Japanese Knotweed

Japanese Knotweed
Japanese Knotweed

A Flower a Day takes us today along the road of a regular walk we take and past this invasive plant, Japanese Knotweed. Every year it gets cut back to the ground (I think some attempt has even been made to destroy it) but every year it grows back at an unbelievable speed, thick stems and dense leaves leaning over the sidewalk and catching at us as we walk or cycle by. It is truly the most persistent species that I have seen and surely is not good for the local ecosystem. The flowers here are just caught by the light and you can see the extent of the plant stretching back into the murky darkness behind. Although this is an unwelcome species, I feel that we should all take a leaf from its book (see what I did there?) and keep ourselves as strong as we can despite these times when we can almost begin to feel defeated. We just need to push back up into the light and keep going.

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4 Responses

  1. You might call this one the bully of the plant world. Not native to this part of the world, wherever it sets up camp it pushes the existing vegetation out by strangling it with its overzealous root system. Although it prefers moist ground, it can grow pretty much anywhere, spreading easily and quickly, perhaps even altering the soil composition making it unsuitable for native plants. Apparently it can even penetrate decks and building foundations. So, this is not a flower to take home to your wife or mother. It is a challenge to contain and has many varietals. Several Canadian provinces have it listed as a ‘noxious weed’ and will require the use of an herbicide to discourage or defeat it. So don’t be fooled by its clusters of delicate sweet flowers. It’s a ruse. Thanks, Ellie, for the alert.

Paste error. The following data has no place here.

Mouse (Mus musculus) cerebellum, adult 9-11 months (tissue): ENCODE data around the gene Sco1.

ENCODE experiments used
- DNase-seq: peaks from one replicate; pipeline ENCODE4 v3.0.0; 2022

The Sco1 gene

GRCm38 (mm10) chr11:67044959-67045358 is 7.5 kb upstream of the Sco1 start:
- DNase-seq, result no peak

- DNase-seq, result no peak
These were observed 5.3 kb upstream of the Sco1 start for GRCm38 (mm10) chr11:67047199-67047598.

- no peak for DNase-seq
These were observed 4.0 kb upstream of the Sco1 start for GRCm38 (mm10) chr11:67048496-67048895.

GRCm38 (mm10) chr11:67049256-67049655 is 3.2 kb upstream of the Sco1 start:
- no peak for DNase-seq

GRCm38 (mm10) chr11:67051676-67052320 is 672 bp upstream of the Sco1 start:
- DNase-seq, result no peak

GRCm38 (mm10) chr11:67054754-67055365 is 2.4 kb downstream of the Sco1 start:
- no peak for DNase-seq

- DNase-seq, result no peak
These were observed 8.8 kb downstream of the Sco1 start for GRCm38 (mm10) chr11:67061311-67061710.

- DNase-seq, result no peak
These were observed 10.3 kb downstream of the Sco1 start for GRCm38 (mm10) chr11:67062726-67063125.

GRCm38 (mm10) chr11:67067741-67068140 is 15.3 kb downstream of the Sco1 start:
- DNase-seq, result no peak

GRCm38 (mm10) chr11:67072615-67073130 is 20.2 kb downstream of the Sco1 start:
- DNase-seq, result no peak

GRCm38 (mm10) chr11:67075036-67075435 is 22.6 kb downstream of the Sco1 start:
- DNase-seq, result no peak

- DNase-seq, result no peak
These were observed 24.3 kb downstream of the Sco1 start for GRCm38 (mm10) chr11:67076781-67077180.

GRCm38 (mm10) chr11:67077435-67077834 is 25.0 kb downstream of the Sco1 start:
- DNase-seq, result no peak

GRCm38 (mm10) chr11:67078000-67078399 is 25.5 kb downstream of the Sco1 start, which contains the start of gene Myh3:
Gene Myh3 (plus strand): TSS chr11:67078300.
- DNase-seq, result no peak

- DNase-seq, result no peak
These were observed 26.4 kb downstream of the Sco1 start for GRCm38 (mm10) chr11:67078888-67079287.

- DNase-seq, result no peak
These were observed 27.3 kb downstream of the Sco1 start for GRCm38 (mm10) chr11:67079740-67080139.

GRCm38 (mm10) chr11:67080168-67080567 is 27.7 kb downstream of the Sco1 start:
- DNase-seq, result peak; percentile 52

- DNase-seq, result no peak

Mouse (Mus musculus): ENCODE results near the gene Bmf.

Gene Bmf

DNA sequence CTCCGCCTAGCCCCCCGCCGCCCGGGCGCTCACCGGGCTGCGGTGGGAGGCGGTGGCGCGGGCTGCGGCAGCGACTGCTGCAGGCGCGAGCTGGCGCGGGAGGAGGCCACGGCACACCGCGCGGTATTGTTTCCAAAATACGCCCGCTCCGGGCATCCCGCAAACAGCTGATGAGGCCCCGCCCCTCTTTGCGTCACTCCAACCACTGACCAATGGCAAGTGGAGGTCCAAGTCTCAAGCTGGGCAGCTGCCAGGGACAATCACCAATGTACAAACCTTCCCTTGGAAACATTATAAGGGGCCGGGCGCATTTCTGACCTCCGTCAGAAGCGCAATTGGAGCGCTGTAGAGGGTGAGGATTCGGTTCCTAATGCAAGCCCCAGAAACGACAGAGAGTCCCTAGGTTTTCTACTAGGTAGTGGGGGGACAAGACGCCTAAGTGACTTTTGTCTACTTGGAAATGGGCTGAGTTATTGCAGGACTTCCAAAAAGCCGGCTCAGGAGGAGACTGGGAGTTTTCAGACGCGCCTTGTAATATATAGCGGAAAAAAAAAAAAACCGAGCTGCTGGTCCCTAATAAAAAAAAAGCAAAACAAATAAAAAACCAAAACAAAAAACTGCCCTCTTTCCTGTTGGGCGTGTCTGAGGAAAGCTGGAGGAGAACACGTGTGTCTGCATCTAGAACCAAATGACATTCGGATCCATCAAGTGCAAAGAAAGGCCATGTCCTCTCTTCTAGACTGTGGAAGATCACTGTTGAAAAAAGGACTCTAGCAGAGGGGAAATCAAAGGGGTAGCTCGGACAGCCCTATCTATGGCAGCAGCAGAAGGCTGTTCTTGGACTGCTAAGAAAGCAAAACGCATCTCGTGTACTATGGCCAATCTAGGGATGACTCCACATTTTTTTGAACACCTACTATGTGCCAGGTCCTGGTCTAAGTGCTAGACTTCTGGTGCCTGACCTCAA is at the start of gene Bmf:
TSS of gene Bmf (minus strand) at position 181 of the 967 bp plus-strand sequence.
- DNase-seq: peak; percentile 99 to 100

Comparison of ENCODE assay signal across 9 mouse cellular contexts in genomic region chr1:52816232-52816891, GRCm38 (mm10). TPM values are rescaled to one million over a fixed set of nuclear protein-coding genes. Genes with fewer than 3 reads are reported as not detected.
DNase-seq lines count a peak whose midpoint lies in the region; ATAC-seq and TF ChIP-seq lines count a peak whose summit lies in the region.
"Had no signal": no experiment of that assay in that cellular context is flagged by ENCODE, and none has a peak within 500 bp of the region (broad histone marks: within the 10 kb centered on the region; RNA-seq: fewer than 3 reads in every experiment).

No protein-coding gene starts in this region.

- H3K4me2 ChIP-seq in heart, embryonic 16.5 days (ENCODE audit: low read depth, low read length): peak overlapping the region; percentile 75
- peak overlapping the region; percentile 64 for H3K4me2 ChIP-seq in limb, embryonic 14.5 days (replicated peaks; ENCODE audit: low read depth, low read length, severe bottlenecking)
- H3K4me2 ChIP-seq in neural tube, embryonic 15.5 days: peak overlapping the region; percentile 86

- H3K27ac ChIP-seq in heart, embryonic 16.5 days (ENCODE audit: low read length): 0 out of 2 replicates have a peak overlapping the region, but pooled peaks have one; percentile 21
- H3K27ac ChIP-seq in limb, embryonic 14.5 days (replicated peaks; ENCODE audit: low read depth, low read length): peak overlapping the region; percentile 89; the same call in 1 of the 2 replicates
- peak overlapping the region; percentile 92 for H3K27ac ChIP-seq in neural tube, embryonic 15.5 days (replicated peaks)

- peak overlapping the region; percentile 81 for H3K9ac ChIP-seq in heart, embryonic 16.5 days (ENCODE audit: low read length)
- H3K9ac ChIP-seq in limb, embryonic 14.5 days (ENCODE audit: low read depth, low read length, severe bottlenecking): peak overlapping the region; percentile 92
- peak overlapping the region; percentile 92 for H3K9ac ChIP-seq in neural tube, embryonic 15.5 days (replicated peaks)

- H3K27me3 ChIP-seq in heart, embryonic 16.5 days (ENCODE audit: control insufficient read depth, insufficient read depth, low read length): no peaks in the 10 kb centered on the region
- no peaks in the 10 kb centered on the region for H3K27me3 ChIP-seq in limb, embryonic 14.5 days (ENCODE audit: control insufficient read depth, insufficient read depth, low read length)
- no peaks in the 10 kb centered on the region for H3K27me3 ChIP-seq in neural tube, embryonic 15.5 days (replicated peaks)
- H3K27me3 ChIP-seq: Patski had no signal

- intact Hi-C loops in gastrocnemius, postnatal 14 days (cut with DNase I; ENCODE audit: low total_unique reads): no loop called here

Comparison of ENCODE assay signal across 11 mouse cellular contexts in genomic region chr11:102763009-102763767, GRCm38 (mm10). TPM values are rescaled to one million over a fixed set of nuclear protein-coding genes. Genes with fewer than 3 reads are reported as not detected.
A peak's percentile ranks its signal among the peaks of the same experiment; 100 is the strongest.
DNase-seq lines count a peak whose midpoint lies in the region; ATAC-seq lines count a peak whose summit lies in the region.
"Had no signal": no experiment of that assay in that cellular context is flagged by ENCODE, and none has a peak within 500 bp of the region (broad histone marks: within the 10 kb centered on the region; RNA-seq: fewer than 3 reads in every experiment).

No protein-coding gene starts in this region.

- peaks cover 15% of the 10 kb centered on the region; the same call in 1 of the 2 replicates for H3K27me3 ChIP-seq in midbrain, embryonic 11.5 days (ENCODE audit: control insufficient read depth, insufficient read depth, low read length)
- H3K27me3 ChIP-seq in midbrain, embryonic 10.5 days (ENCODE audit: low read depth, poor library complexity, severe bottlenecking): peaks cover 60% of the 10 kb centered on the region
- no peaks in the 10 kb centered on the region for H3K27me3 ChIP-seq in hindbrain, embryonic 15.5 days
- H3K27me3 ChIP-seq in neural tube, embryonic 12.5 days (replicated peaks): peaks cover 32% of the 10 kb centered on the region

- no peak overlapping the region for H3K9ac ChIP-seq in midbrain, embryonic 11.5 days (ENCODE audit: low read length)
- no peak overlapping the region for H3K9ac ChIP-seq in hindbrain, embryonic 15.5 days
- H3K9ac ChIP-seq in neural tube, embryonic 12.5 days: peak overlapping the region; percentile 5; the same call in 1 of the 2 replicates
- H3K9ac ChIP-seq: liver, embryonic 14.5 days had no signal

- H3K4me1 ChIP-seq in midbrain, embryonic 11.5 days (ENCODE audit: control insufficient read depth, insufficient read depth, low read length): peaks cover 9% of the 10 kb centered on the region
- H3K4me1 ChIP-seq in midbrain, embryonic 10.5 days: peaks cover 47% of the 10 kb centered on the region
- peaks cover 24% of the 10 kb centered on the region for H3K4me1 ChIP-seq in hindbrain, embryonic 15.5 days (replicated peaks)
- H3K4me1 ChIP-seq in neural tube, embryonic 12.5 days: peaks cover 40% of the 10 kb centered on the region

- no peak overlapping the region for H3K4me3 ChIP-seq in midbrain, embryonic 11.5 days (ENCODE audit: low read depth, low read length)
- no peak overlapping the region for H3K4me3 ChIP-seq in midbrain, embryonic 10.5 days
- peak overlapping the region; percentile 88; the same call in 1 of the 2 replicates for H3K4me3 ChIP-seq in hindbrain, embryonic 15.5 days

1. I absolutely agree Janet, I hate to see it in the two places I find it on my walk.
      On a brighter note, however, a reader on another network found this link so maybe it’s not all bad. https://the3foragers.blogspot.com/2015/04/japanese-knotweed-recipe-japanese.html
      Still, I wish they would make more of an attempt to get rid of it. I have become very interested in the local ecosystem and hate such species with a passion… (Read the book “Nature’s Last Hope”)

  2. Lovely Ellie you do have to admire the strength and tenacity of the plant. we do need that strength especially what we’re going through today with the pandemic. Thanks for sharing the picture and the insightful thoughts. I really like the little trumpet like flowers on that particular plant.

    1. Thank you Linda, those thoughts you express were going around in my head when I wrote it and I hoped some readers would relate. They are pretty when you look closely. I know you have some in your garden too. Have a good day Linda.

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